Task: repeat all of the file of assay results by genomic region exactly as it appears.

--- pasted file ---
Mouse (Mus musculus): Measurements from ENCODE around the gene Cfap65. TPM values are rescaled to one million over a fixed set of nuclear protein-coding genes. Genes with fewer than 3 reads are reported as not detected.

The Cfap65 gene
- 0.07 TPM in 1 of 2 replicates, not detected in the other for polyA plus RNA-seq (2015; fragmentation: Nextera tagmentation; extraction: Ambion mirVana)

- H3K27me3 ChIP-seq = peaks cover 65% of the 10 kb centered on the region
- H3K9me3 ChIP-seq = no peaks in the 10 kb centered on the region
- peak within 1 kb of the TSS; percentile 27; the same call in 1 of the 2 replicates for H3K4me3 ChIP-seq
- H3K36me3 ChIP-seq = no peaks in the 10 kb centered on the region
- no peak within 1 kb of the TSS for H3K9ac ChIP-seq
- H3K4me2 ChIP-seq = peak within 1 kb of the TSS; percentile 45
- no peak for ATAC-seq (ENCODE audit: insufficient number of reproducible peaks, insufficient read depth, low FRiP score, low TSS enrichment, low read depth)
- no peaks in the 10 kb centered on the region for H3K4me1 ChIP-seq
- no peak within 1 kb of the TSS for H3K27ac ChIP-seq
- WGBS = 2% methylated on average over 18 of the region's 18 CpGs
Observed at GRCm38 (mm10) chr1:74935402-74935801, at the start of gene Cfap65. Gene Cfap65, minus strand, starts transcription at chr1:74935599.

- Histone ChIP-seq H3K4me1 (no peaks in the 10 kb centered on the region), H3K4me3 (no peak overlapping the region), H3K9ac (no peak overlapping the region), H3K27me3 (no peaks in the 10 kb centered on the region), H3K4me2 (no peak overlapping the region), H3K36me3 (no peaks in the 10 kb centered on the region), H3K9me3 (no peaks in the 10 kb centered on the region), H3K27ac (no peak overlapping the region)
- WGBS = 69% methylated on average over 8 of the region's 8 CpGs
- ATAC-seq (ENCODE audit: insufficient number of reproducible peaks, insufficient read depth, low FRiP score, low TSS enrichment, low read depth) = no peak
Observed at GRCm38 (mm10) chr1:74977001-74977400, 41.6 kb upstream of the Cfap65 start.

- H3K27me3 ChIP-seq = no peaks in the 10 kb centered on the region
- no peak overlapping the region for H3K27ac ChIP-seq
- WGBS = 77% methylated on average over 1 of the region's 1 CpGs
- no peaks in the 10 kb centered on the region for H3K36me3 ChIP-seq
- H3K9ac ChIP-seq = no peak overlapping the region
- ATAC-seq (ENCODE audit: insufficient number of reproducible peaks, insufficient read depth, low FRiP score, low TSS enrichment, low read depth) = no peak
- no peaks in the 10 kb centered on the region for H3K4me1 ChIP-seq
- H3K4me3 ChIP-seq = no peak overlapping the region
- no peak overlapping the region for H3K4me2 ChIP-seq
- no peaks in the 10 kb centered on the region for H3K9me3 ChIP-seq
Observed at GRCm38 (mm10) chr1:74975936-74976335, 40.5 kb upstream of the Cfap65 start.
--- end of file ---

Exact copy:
Mouse (Mus musculus): Measurements from ENCODE around the gene Cfap65. TPM values are rescaled to one million over a fixed set of nuclear protein-coding genes. Genes with fewer than 3 reads are reported as not detected.

The Cfap65 gene
- 0.07 TPM in 1 of 2 replicates, not detected in the other for polyA plus RNA-seq (2015; fragmentation: Nextera tagmentation; extraction: Ambion mirVana)

- H3K27me3 ChIP-seq = peaks cover 65% of the 10 kb centered on the region
- H3K9me3 ChIP-seq = no peaks in the 10 kb centered on the region
- peak within 1 kb of the TSS; percentile 27; the same call in 1 of the 2 replicates for H3K4me3 ChIP-seq
- H3K36me3 ChIP-seq = no peaks in the 10 kb centered on the region
- no peak within 1 kb of the TSS for H3K9ac ChIP-seq
- H3K4me2 ChIP-seq = peak within 1 kb of the TSS; percentile 45
- no peak for ATAC-seq (ENCODE audit: insufficient number of reproducible peaks, insufficient read depth, low FRiP score, low TSS enrichment, low read depth)
- no peaks in the 10 kb centered on the region for H3K4me1 ChIP-seq
- no peak within 1 kb of the TSS for H3K27ac ChIP-seq
- WGBS = 2% methylated on average over 18 of the region's 18 CpGs
Observed at GRCm38 (mm10) chr1:74935402-74935801, at the start of gene Cfap65. Gene Cfap65, minus strand, starts transcription at chr1:74935599.

- Histone ChIP-seq H3K4me1 (no peaks in the 10 kb centered on the region), H3K4me3 (no peak overlapping the region), H3K9ac (no peak overlapping the region), H3K27me3 (no peaks in the 10 kb centered on the region), H3K4me2 (no peak overlapping the region), H3K36me3 (no peaks in the 10 kb centered on the region), H3K9me3 (no peaks in the 10 kb centered on the region), H3K27ac (no peak overlapping the region)
- WGBS = 69% methylated on average over 8 of the region's 8 CpGs
- ATAC-seq (ENCODE audit: insufficient number of reproducible peaks, insufficient read depth, low FRiP score, low TSS enrichment, low read depth) = no peak
Observed at GRCm38 (mm10) chr1:74977001-74977400, 41.6 kb upstream of the Cfap65 start.

- H3K27me3 ChIP-seq = no peaks in the 10 kb centered on the region
- no peak overlapping the region for H3K27ac ChIP-seq
- WGBS = 77% methylated on average over 1 of the region's 1 CpGs
- no peaks in the 10 kb centered on the region for H3K36me3 ChIP-seq
- H3K9ac ChIP-seq = no peak overlapping the region
- ATAC-seq (ENCODE audit: insufficient number of reproducible peaks, insufficient read depth, low FRiP score, low TSS enrichment, low read depth) = no peak
- no peaks in the 10 kb centered on the region for H3K4me1 ChIP-seq
- H3K4me3 ChIP-seq = no peak overlapping the region
- no peak overlapping the region for H3K4me2 ChIP-seq
- no peaks in the 10 kb centered on the region for H3K9me3 ChIP-seq
Observed at GRCm38 (mm10) chr1:74975936-74976335, 40.5 kb upstream of the Cfap65 start.